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Institute of Leadership and Management Level 5 Diploma in Management

Introduction

The following report evaluates the role played by leadership in successful teams, and the effectiveness of measuring team performance. Based upon this evaluation, I will critically examine my own leadership style, and highlight changes which could be implemented. I work for Westminster Drug Project, a charity which helps people with drug and alcohol dependency.

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We are based in London but work across several London boroughs. I am the financial accountant for the organisation. For a fuller description of the organisation and my role, see appendix

2 Assessment of the Effectiveness of Organisation in Measuring Team Performance against Organisational Goals and Objectives

2.1. Measurement Methods Used

Our organisation uses two main methods of assessing team performance against organisational goals and objectives. These are ‘Key Performance Indicators’ (KPIs) and the ‘Balanced Scorecard’ approach. KPIs are also sometimes known as ‘Key Success Indicators’. For a fuller description of KPIs and the Balanced Scorecard approach, see appendix 2. We adapt the balanced scorecard framework by specifying individual objectives within each perspective (see appendix 3 for full details).

2.2 Team Objectives and Measurement Against Organisational Targets

My company uses both KPI and balanced scorecards to identify a number of team objectives, and to allow progress towards these to be measured. For all objectives, the process is similar: objectives are agreed overall at board level, then these are filtered down to individual managers and their teams. Managers discuss team targets (what they are, how to progress towards them, and how they will be measured) in meetings with staff. Discussions are mainly amongst the whole team, but sub-teams and individuals can also be the focus.This section looks at our different objectives and the measurements for these, and identifies task and behaviour elements of them, looks at how these targets contribute to the organisation as a whole, examines the line of sight to strategic objectives, and critically assesses the efficacy of the measurements.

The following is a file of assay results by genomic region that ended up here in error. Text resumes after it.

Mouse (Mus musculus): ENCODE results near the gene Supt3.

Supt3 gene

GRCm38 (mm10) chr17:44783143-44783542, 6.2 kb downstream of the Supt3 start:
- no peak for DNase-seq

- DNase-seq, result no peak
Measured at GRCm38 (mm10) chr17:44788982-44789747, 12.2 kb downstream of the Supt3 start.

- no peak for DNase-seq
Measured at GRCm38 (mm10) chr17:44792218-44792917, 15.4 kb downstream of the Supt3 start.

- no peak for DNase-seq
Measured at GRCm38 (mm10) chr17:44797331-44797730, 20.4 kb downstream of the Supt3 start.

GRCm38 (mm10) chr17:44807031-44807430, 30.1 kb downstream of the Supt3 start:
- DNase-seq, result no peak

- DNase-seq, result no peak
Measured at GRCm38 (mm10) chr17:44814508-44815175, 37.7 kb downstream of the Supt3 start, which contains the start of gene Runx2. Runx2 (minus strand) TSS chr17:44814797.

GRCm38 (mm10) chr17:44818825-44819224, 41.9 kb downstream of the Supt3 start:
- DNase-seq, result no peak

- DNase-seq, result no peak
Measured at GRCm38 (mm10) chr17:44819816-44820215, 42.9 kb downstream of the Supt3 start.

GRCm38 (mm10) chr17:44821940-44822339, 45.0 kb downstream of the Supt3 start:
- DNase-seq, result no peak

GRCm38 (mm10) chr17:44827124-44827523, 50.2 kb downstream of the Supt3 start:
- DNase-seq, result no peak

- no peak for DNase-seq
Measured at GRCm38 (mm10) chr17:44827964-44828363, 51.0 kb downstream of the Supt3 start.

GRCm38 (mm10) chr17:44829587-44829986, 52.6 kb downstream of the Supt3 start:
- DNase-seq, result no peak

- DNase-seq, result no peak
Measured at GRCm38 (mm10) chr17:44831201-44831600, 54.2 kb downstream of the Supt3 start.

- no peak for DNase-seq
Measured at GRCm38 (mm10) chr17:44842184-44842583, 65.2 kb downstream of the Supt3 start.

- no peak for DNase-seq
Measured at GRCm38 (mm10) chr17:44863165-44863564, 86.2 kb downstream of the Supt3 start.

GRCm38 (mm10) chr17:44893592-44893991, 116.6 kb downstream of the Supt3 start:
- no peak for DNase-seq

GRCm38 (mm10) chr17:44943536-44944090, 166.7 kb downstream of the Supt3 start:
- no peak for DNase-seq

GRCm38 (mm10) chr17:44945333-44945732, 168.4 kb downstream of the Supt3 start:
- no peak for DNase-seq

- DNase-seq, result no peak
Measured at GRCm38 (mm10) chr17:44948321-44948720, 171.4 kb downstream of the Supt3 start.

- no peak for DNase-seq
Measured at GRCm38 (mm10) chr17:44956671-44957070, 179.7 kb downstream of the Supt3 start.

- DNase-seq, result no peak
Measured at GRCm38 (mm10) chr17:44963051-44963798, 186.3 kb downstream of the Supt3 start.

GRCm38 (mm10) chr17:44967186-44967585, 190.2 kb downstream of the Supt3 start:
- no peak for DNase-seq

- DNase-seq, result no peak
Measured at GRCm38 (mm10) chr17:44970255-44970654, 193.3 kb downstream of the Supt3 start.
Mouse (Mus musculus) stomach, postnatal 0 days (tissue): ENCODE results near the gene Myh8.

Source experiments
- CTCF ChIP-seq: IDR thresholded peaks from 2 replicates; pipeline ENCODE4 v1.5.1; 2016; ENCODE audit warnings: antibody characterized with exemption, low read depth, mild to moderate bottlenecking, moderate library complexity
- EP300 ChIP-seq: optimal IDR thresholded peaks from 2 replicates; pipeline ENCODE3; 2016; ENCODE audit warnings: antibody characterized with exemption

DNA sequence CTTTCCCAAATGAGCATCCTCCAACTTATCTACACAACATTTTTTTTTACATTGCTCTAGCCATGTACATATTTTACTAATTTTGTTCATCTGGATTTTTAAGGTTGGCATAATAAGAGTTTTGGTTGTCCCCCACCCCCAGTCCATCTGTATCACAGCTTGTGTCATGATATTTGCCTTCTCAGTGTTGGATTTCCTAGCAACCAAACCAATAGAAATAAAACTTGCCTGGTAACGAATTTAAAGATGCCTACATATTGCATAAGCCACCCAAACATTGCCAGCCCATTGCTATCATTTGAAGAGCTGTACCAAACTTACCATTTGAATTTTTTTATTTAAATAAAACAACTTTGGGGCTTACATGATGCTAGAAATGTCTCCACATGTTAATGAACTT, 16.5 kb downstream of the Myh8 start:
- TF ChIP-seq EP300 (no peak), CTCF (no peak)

2.2.1 Organisational Objectives

Our organisational objectives are primarily maintaining accurate budgets and cost control. These ensure that our services are financially strong with an aim of facilitating growth (particularly diversifying into other areas in the drug / alcohol field, for example last year we took over an organisation offering residential rehabilitation services).

Team objectives fit into organisational budgets in this respect, as company-wide standards for budgeting and cost-control are implemented. Team behaviour is designed to ensure that standards within the department are those used within the organisation as a whole. For example, my budgeting activities are spot-checked by my line manager, against methods used organisation-wide. In this sense there is a good ‘fit’ between team objectives and organisational ones. I feel also that the line of sight to the strategic objectives is well-managed. That is, we are trained not only in the methodology of budgets and cost control but also in the reasons why we use the particular methods we do, with the reasons always tying back to the organisation as a whole.Measurements are varied and include monitoring of behaviour (periodic watching of staff carrying out budgeting tasks etc.), spot-checks of records and other administration. Measurements are carried out by in-team management but also by auditors from outside the team.Cost control in particular is monitored regularly as there are so many outside and internal factors which can affect costs.I feel that overall the correct aspects of organisational objectives are measured, and that the ‘fit’ between team and organisation are well managed and that the balanced scorecard method and use of KPIs is well-integrated. This area corresponds to 1.a in the appendix below.